How to Pay for Rebuilding Infrastructure? Where would the money come from to fix the nation's crumbling infrastructure? Investment banks and hedge funds are one source, but there are many ways to finance big construction projects.
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How to Pay for Rebuilding Infrastructure?

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How to Pay for Rebuilding Infrastructure?

How to Pay for Rebuilding Infrastructure?

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LIANE HANSEN, host:

For some, the money to fix the nation's bridges and roads can be found on one of those roads, Wall Street. Investment companies are raising capital in so-called infrastructure funds. The idea is to help, say, a county government hold down costs and make money in the process. NPR's Curt Nickisch filed this report.

CURT NICKISCH: Hi there, how's it going? Can I have a receipt, please? Thanks.

So I just paid $1.25 to go through the toll on the Massachusetts Turnpike. And some people look at my car and the steady stream of cars behind me that are annoyed that I'm just pulling out now and think, these tolls really aren't bad business models.

Mr. PETER LUCHETTI (Senior Partner, Table Rock Capital): They provide stability and cash flow, which are nice qualities in an investment.

NICKISCH: That's Peter Luchetti. He's with the investment firm Table Rock Capital in California. And he's been raising literally billions of dollars to help public agencies build toll roads and power lines and sewer pipe around the country. Infrastructure funds are not new, but they're pretty popular right now. U.S. firms have raised about 100 billion dollars in them over the last five years. Sure, the recent credit crunch has made investing in concrete things more attractive, but Luchetti says the real reason for the boom is the nation's looming infrastructure needs.

Mr. LUCHETTI: Even before the credit crisis, that train was coming down our track and was getting closer and closer and closer. And that pressure is becoming quite intense now.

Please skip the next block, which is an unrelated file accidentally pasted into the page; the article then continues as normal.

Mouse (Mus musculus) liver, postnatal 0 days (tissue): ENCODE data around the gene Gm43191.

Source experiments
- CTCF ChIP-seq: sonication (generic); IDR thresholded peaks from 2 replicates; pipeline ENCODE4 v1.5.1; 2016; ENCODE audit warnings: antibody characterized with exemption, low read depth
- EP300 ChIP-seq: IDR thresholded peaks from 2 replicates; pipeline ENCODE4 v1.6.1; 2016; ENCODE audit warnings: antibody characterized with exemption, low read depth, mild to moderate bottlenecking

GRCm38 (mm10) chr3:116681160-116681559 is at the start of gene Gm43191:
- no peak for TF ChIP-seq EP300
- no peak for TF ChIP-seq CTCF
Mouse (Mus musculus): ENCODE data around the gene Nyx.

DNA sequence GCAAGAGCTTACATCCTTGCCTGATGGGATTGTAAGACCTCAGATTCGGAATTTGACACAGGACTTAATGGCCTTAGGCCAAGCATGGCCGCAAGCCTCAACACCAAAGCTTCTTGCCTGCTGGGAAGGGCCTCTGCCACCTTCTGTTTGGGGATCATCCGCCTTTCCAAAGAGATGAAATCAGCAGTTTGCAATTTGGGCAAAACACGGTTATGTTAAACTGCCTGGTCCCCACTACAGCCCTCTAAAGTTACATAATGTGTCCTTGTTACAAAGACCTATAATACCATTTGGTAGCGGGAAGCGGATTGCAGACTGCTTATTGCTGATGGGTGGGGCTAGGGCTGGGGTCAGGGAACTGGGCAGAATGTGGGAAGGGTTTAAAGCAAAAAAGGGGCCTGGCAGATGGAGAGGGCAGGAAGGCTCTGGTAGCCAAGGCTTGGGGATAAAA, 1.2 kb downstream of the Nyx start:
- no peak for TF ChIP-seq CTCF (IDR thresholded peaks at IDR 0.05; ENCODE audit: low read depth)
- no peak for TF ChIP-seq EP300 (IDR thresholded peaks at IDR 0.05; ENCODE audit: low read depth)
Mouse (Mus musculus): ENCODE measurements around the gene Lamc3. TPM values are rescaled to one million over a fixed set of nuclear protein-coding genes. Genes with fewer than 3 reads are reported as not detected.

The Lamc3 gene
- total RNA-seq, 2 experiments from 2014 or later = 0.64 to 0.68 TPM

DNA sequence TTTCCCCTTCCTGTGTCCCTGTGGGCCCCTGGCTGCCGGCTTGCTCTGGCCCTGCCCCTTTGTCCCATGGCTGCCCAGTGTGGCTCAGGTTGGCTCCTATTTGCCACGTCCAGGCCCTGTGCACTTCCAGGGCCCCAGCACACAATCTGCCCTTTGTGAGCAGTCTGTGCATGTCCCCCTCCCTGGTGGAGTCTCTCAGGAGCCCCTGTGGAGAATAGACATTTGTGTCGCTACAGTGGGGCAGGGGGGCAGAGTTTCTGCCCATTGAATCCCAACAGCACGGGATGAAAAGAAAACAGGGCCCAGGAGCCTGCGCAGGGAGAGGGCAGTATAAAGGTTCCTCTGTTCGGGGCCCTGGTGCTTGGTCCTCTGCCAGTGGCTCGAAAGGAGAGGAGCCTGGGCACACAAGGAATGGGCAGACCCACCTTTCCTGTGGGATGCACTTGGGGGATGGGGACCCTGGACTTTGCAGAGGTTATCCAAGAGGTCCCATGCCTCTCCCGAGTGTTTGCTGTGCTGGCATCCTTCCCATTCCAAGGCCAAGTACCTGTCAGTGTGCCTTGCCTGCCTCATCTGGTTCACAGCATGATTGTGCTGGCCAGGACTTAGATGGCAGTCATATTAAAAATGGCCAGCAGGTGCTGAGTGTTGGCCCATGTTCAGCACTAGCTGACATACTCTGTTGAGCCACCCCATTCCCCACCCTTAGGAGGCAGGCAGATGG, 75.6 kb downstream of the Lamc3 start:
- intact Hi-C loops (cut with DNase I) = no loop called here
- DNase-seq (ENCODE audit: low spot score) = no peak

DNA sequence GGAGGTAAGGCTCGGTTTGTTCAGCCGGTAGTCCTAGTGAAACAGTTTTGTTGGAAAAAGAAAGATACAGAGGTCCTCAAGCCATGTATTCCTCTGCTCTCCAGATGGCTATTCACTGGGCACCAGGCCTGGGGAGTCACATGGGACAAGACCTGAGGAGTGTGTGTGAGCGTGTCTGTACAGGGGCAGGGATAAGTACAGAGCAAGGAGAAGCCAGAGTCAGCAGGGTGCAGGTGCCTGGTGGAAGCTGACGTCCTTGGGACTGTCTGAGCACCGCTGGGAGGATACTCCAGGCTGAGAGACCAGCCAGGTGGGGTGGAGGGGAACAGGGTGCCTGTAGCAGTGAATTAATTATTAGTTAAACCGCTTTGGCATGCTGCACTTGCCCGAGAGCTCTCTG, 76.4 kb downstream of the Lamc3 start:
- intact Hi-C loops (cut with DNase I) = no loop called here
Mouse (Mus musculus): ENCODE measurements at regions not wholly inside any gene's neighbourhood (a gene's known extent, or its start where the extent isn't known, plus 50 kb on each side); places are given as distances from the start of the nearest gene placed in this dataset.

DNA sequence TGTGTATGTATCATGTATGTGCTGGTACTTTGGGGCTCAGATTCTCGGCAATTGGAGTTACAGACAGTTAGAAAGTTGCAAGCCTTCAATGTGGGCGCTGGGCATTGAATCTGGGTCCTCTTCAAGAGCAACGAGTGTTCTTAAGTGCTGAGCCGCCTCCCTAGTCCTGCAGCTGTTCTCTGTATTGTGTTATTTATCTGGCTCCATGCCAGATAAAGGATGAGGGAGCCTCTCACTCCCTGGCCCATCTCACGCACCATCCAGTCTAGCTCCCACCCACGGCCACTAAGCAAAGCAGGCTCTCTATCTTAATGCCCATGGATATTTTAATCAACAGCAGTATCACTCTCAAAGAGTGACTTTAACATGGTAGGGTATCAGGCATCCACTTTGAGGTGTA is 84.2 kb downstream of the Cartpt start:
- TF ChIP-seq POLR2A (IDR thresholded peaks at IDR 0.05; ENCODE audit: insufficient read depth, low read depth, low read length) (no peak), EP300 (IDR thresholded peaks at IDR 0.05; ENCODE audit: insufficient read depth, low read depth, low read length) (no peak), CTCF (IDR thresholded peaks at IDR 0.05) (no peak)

NICKISCH: It's quite intense because the money has to come from somewhere. Ray Levitt, a public policy expert at Stanford, says it's getting harder for local and state governments to raise money through bonds.

Dr. RAY LEVITT (Professor of Civil and Environmental Engineering, Stanford University): A combination of that plus an allergy to taxes in the U.S. has meant that public agencies are very cash strapped to come up with the capital costs. So there's a tremendous unmet need for infrastructure.

NICKISCH: That's where private money could come in. Other countries do this a lot already. Investor Peter Luchetti says they're able to save as much as 30 percent on the cost of big projects when they team up with private investors to take advantage of their business expertise.

Mr. LUCHETTI: So, there's a real gain to be had by tapping into those private sector management skills and having them benefit the public sector.

NICKISCH: With savings like that, you might think that domestic projects would be cropping up left and right.

Mr. JOHN FOOT(ph) (Researcher in Public-Private Partnerships, Harvard): Well, that hasn't happened.

NICKISCH: John Foot researches this field at Harvard. He says one reason this trend is getting off the ground more slowly in the U.S. than many people expected is because these deals are complicated. They're hard for policymakers to explain to voters. Each project is different and Foot thinks infrastructure funds will do well if they focus on the ones with the clearest benefit to society.

Mr. FOOT: And although these public-private partnerships are not the silver bullet for our infrastructure problems in this country, they could be one important possible solution.

NICKISCH: One possible solution, Foot says, because even with the 100 billion dollars they've got now, these investment funds still won't come close to paying for all of the country's infrastructure needs. Curt Nickisch, NPR News.

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